Meanwhile, a press conference held at al-Quba Palace, where Morsi was forced  to relocate on June 29, triggered more anger among protesters and the opposition  leaders.

“President Morsi recently called for national dialogue; we fully welcome all  initiatives applied through the constitution and law,” said Ehab Fahmi, Egypt’s  presidential spokesman.

“Dialogue is the only language to reach common understanding,” he added. He  further threatened, “The state will not tolerate any form of violence or  breaking the law.”

Fahmi denied rumors of sacking Prime Minister Hisham Qandil and his cabinet  or appointing Defense Minister Abdul Fattah al-Sisi as a successor.

He added, “The military is responsible for securing the borders, and the  presidency does not need their mediation with political parties.”

As Fahmi read the presidency’s lax message, military helicopters continued to fly at low levels all around the capital, especially above Tahrir Square and the  eastern Cairo palace, where hundreds of thousands had gathered.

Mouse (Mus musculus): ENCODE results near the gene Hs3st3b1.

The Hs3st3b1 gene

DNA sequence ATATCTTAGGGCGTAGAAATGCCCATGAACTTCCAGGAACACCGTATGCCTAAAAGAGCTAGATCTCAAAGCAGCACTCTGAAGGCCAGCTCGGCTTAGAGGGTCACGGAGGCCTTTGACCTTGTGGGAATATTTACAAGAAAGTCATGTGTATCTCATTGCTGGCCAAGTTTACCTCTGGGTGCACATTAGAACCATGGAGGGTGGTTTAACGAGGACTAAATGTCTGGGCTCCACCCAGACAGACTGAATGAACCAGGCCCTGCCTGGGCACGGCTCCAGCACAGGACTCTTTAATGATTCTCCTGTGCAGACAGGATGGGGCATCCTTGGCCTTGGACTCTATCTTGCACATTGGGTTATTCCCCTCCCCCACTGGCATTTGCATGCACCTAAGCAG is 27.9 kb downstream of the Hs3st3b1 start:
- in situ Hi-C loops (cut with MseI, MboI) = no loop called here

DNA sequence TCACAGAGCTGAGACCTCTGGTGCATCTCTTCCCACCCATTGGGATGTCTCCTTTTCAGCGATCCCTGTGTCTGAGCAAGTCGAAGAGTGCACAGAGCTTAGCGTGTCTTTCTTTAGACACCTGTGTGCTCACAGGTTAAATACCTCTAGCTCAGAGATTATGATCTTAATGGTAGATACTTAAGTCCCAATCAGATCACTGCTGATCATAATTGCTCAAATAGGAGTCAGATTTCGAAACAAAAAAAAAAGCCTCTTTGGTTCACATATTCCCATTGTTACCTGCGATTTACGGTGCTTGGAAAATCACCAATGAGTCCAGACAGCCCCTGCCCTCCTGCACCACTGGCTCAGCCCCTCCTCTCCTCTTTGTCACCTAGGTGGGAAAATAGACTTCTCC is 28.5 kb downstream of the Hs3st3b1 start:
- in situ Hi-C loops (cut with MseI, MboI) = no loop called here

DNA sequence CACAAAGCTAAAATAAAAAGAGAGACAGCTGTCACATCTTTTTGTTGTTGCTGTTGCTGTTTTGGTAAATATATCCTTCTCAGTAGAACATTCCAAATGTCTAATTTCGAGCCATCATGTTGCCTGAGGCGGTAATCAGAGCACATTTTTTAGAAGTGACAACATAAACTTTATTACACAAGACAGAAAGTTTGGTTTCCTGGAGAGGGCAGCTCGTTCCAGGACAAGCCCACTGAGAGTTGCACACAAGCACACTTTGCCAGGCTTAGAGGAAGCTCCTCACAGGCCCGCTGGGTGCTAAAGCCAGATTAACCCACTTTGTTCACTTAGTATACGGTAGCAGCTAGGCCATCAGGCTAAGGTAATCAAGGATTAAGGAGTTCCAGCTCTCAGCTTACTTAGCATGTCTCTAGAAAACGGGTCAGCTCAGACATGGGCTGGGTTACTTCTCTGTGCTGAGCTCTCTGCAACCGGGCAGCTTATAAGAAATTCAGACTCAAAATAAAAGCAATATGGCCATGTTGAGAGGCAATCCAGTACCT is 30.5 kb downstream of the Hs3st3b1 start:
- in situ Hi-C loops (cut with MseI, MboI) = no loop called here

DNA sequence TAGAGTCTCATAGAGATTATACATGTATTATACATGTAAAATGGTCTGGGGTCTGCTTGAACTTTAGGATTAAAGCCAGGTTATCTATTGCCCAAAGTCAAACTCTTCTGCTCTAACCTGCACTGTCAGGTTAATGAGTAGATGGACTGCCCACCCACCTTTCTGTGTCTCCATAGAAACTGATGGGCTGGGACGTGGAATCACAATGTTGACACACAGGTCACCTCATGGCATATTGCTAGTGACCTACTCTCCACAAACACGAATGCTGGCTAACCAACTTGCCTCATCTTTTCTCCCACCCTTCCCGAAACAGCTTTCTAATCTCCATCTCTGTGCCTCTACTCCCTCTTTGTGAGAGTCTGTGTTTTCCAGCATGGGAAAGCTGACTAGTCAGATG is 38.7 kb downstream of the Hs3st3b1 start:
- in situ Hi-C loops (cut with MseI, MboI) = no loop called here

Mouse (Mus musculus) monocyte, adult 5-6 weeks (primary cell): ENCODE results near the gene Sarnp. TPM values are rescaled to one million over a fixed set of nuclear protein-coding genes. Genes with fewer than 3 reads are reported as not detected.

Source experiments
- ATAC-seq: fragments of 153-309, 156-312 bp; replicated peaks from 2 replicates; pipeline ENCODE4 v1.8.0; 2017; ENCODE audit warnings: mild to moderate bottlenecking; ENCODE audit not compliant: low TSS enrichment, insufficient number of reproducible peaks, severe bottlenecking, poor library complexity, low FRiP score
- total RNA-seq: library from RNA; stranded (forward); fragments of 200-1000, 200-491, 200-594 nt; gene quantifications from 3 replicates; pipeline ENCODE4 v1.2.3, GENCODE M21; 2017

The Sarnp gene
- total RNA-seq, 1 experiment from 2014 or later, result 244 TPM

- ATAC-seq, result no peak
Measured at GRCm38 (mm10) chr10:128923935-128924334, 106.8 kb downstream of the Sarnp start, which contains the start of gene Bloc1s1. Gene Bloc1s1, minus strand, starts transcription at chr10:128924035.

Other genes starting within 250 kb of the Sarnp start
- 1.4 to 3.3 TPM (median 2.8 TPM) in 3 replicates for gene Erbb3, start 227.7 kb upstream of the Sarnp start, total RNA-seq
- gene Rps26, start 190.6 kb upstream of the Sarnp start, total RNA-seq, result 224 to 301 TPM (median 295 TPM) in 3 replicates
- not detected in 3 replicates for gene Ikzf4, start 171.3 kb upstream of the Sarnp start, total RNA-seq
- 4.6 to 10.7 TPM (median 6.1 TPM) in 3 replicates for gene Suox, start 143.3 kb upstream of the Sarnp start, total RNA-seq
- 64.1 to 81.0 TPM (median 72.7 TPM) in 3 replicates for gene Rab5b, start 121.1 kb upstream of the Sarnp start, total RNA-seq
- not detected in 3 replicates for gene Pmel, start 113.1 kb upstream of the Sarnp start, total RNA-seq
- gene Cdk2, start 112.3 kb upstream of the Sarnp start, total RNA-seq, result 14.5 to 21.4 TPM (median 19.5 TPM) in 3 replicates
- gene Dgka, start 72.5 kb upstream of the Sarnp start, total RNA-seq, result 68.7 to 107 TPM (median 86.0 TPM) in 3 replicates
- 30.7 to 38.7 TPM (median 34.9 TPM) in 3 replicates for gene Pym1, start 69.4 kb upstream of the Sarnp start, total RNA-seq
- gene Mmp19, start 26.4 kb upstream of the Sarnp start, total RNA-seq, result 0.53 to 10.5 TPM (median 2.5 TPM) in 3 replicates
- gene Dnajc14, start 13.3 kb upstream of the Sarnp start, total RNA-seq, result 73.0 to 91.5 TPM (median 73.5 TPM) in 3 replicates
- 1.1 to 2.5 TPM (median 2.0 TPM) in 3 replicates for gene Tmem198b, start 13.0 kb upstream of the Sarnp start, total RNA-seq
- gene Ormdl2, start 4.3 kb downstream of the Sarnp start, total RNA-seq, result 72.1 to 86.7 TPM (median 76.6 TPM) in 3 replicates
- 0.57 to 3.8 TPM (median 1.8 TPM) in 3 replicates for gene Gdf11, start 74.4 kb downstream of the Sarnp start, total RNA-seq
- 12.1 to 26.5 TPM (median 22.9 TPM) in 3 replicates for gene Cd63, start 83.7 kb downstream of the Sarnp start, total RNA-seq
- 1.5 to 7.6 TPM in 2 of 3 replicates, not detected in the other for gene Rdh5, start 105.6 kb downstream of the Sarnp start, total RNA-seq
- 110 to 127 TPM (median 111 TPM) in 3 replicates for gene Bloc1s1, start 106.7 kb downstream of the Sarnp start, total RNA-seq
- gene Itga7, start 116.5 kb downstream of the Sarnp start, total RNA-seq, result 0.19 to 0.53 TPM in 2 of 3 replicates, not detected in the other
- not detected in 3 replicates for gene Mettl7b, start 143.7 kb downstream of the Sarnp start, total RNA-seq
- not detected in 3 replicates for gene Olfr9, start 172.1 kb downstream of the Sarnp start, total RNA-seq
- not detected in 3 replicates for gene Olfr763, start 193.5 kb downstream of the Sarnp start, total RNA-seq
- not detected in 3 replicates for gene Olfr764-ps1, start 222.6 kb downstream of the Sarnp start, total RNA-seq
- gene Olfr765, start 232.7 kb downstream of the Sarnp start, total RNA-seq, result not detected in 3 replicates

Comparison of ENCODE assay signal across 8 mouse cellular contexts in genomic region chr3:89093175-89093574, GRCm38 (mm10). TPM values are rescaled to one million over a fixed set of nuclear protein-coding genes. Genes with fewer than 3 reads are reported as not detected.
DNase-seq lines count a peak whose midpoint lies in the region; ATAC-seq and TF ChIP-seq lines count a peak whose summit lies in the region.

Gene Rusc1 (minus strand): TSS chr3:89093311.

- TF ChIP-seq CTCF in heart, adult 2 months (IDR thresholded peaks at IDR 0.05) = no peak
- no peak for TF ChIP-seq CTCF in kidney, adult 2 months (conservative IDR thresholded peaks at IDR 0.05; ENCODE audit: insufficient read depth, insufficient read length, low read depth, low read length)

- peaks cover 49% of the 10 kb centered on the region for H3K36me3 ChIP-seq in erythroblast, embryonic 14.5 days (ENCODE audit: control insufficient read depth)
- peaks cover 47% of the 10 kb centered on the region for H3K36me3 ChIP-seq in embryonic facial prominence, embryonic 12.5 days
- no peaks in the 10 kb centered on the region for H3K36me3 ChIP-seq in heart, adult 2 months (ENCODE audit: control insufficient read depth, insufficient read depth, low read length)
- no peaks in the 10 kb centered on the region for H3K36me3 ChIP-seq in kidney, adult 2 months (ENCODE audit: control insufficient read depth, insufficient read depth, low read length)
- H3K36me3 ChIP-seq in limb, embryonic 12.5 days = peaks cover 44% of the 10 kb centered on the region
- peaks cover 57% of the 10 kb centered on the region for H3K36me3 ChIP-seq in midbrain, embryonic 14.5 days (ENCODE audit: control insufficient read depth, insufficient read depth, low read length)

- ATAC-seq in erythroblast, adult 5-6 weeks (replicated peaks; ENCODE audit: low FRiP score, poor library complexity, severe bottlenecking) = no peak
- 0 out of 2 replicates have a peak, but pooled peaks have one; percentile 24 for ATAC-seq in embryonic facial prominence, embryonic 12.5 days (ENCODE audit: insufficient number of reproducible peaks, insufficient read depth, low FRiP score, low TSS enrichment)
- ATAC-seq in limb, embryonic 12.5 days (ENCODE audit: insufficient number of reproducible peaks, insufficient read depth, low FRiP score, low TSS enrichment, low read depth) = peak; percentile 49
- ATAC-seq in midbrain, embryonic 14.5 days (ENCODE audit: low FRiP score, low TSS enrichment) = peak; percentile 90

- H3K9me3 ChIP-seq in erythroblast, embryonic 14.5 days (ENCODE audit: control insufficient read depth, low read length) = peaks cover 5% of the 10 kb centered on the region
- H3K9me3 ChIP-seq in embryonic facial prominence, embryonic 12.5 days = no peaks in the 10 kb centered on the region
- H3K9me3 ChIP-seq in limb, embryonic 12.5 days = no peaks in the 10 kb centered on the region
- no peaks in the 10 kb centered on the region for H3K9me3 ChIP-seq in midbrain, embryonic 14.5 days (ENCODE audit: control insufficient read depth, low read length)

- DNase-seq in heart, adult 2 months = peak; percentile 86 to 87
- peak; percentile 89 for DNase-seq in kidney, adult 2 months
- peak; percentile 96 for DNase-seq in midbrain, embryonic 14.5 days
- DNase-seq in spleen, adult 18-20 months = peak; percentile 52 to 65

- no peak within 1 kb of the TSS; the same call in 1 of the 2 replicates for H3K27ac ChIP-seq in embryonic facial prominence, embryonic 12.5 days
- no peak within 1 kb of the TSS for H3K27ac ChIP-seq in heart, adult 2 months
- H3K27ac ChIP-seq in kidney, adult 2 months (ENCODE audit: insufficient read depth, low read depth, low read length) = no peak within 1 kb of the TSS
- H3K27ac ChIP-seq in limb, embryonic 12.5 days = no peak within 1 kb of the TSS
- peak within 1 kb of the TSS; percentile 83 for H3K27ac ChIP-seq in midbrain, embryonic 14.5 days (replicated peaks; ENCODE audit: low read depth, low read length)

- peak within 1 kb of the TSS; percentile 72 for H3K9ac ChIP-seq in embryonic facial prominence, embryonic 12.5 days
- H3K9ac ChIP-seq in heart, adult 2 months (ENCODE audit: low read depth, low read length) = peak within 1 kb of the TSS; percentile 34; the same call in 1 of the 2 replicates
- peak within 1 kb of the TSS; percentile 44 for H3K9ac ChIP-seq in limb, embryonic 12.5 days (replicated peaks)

Several opposition parties and movements including the Wafd Party, April 6  Revolutionary Youth and Tamarod [Rebelion] Initiative, replied to the presidential  statement by announcing their open-ended sit-ins until Morsi’s resignations.

“In the name of the Egyptian people, the National Salvation Front endorses  the will of the masses that demand the downfall of Mohammed Morsi’s regime and  his Muslim Brotherhood movement,” said a statement by the National Salvation  Front, the opposition umbrella, in reply to the presidential  remarks.
“The Egyptian people will continue to pursue its revolution and  impose its will that was clearly shown in liberation squares across Egypt.”

Hamdeen Sabahi, the Nasserite presidential candidate who competed with Morsi  in the first phase of the 2012 presidential elections, sent a short, loud and clear  message from Tahrir Square. “Morsi should willingly resign, or he will be forced  to.”

Mohannad Sabry is an Egyptian journalist based in  Cairo. He has written for McClatchy Newspapers and The  Washington Times, served as managing editor of Global Post‘s  reporting fellowship Covering the Revolution, in Cairo, and contributed to its  special reports “Tahrir Square” and “Egypt: The Military, the People.” On  Twitter: @mmsabry

Read more: http://www.al-monitor.com/pulse/originals/2013/06/egyptians-demonstrate-in-large-numbers-against-morsi.html#ixzz2XocRXQtv

Read more: http://www.al-monitor.com/pulse/originals/2013/06/egyptians-demonstrate-in-large-numbers-against-morsi.html#ixzz2XocjPgaf


adonis49

adonis49